For years, I’ve walked our neighborhood, stopping at times to talk to neighbors along the way. I remember a conversation once with a man about his family. He mentioned his brother lived on a street at the entrance to our neighborhood.
“It must be nice to have him so close,” I said.
“Well, we never see each other. We had a disagreement years ago and we’ve never spoken since. Anything I know about him, I get from his children or social media.”
I learned my neighbor’s brother had received a terminal diagnosis. I suggested he reach out to his brother since time was limited.
“There’s no use to try,” said my neighbor. “He’s the kind of person who’d never admit he was wrong.”
Let’s explore misconceptions about forgiveness:
Withholding Forgiveness Punishes the Offender
Many people feel they punish the offender by refusing to forgive. Instead, failing to forgive is like carrying a burden that gets heavier with each passing year. You think you are hurting the other person, when, in fact, you are hurting yourself. Failing to forgive has a negative impact on your life, occupying your mind with rehearsed conversations and scenarios of revenge. Conversely, those who hurt you are likely oblivious to your silence, or absence, as a form of punishment. The only person hurt by failure to forgive is you.
Forgiveness Makes You Look Weak
Often, not forgiving, or holding a grudge, is viewed as a form of strength, while forgiveness is viewed as weakness. The reverse is true. Your willingness to forgive someone who has hurt you shows strength, courage, and wisdom. In forgiving, you free yourself from continually dwelling on what happened and release yourself to look ahead.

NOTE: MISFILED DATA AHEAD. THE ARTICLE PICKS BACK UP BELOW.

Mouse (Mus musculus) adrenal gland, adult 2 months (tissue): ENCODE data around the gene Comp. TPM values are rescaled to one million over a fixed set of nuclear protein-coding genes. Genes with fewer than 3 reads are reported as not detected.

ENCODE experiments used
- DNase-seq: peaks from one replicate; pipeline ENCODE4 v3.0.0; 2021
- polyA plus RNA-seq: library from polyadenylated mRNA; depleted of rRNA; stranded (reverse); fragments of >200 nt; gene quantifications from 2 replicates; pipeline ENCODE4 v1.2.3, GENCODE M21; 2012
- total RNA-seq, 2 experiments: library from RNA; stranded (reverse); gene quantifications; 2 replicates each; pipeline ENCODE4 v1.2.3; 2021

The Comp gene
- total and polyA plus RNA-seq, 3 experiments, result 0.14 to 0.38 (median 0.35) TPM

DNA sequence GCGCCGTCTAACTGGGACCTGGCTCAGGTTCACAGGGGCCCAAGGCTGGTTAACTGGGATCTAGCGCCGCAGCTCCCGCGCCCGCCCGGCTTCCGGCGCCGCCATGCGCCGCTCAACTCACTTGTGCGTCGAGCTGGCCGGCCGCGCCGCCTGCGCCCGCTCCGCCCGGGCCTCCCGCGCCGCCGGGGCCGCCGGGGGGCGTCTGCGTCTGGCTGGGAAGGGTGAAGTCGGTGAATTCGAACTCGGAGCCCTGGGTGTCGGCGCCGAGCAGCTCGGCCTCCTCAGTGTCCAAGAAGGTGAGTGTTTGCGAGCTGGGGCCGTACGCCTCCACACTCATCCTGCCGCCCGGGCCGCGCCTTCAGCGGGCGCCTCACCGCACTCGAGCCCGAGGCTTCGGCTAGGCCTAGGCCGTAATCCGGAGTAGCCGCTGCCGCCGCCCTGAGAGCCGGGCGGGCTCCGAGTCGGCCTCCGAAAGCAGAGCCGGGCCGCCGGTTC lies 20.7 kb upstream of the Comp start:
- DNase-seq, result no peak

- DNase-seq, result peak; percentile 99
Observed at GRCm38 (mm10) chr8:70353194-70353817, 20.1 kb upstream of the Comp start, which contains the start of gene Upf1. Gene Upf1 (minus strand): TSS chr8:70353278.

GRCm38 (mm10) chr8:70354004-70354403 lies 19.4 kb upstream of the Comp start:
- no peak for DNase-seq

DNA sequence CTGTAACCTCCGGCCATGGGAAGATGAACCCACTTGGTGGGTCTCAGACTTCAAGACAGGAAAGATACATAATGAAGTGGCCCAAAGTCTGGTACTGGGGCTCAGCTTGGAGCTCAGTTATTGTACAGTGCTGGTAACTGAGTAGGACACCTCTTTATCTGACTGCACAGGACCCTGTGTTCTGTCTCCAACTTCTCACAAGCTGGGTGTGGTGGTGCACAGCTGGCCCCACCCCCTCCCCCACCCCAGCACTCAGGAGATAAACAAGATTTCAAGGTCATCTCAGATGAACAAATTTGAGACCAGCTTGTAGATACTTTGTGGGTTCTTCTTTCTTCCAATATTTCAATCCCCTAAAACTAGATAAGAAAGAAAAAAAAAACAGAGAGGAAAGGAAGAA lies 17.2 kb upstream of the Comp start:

The Offender Must Apologize
My neighbor’s perception of forgiveness underscores one of the misconceptions—forgiveness requires an admission of wrong-doing. If you make forgiveness contingent on the person who hurt you issuing an apology, you will likely wait forever. Often those who wound others never acknowledge they have done anything that requires an apology or forgiveness. Pride, arrogance, and indifference comprise the no-apology trifecta. Take apology out of the equation and choose to forgive because it is beneficial to you and because scripture teaches forgiveness.
The Offender Should Make the First Move
Believing the person you feel is at fault should be the one to make the first move piggybacks on the idea of the offender apologizing. If you could get inside the mind of the other person, you might be surprised to discover you are viewed as the offender, or the incident is a non-issue. Forgiveness is not as much about who’s right and who’s wrong as it is releasing the person from what you consider justice.
Forgiving Equals a Restored Relationship
Many people believe forgiveness doesn’t happen unless there is reconciliation. But you don’t have to restore a relationship for forgiveness to occur. In fact, in some cases, attempting to restore a relationship could prove unwise.
Forgiveness is a transaction between you and God. In forgiving, you release yourself from the burden of feeling it is up to you to get even or mete out punishment. Forgiveness leaves justice up to God.
Often forgiveness is difficult, but if you want to move forward with your life rather than being chained to resentment, anger, frustration, and the past, choose to forgive.
Is there someone you need to forgive?
“Bear with each other and forgive one another if any of you has a grievance against someone. Forgive as the Lord forgave you.” (Colossians 3:13 NLT)